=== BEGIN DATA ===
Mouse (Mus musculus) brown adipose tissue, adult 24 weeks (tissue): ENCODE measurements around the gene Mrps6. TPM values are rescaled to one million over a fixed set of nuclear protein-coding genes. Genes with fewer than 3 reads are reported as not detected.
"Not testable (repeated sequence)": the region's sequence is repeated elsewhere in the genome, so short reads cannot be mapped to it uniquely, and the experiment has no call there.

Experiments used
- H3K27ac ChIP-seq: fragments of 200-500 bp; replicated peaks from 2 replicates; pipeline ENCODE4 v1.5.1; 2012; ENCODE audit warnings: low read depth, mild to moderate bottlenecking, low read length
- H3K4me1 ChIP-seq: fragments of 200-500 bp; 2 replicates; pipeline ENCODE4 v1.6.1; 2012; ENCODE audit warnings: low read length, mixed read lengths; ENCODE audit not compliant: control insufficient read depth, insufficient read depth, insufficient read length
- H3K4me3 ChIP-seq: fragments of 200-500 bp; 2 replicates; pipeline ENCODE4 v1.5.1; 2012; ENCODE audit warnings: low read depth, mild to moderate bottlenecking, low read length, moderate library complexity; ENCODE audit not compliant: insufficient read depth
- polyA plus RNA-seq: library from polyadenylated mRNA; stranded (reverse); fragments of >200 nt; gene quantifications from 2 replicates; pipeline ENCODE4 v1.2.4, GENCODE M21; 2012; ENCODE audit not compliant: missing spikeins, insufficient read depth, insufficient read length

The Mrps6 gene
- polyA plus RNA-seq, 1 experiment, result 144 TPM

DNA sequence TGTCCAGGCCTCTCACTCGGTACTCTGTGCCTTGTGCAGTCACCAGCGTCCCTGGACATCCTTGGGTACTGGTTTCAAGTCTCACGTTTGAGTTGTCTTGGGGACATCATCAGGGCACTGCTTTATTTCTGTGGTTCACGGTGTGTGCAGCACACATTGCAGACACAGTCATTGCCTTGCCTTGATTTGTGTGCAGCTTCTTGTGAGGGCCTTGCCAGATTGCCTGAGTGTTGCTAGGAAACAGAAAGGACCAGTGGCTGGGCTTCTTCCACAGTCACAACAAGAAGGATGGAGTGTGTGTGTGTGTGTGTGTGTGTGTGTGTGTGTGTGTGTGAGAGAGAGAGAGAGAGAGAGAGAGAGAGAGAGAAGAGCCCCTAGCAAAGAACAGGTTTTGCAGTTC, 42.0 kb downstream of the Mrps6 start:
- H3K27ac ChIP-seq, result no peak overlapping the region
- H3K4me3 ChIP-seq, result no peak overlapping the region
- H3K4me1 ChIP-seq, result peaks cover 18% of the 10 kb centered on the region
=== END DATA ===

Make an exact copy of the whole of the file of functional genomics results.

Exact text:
Mouse (Mus musculus) brown adipose tissue, adult 24 weeks (tissue): ENCODE measurements around the gene Mrps6. TPM values are rescaled to one million over a fixed set of nuclear protein-coding genes. Genes with fewer than 3 reads are reported as not detected.
"Not testable (repeated sequence)": the region's sequence is repeated elsewhere in the genome, so short reads cannot be mapped to it uniquely, and the experiment has no call there.

Experiments used
- H3K27ac ChIP-seq: fragments of 200-500 bp; replicated peaks from 2 replicates; pipeline ENCODE4 v1.5.1; 2012; ENCODE audit warnings: low read depth, mild to moderate bottlenecking, low read length
- H3K4me1 ChIP-seq: fragments of 200-500 bp; 2 replicates; pipeline ENCODE4 v1.6.1; 2012; ENCODE audit warnings: low read length, mixed read lengths; ENCODE audit not compliant: control insufficient read depth, insufficient read depth, insufficient read length
- H3K4me3 ChIP-seq: fragments of 200-500 bp; 2 replicates; pipeline ENCODE4 v1.5.1; 2012; ENCODE audit warnings: low read depth, mild to moderate bottlenecking, low read length, moderate library complexity; ENCODE audit not compliant: insufficient read depth
- polyA plus RNA-seq: library from polyadenylated mRNA; stranded (reverse); fragments of >200 nt; gene quantifications from 2 replicates; pipeline ENCODE4 v1.2.4, GENCODE M21; 2012; ENCODE audit not compliant: missing spikeins, insufficient read depth, insufficient read length

The Mrps6 gene
- polyA plus RNA-seq, 1 experiment, result 144 TPM

DNA sequence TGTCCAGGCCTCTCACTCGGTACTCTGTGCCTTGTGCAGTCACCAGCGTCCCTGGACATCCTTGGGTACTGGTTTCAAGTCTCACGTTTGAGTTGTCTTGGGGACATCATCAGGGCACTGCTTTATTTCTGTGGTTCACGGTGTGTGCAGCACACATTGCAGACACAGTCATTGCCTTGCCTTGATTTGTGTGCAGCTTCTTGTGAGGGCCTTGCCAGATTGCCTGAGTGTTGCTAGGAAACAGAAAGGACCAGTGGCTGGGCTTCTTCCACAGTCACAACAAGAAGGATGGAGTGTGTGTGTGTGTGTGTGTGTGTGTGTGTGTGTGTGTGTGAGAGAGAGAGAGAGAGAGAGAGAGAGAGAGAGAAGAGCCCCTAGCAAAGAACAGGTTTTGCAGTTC, 42.0 kb downstream of the Mrps6 start:
- H3K27ac ChIP-seq, result no peak overlapping the region
- H3K4me3 ChIP-seq, result no peak overlapping the region
- H3K4me1 ChIP-seq, result peaks cover 18% of the 10 kb centered on the region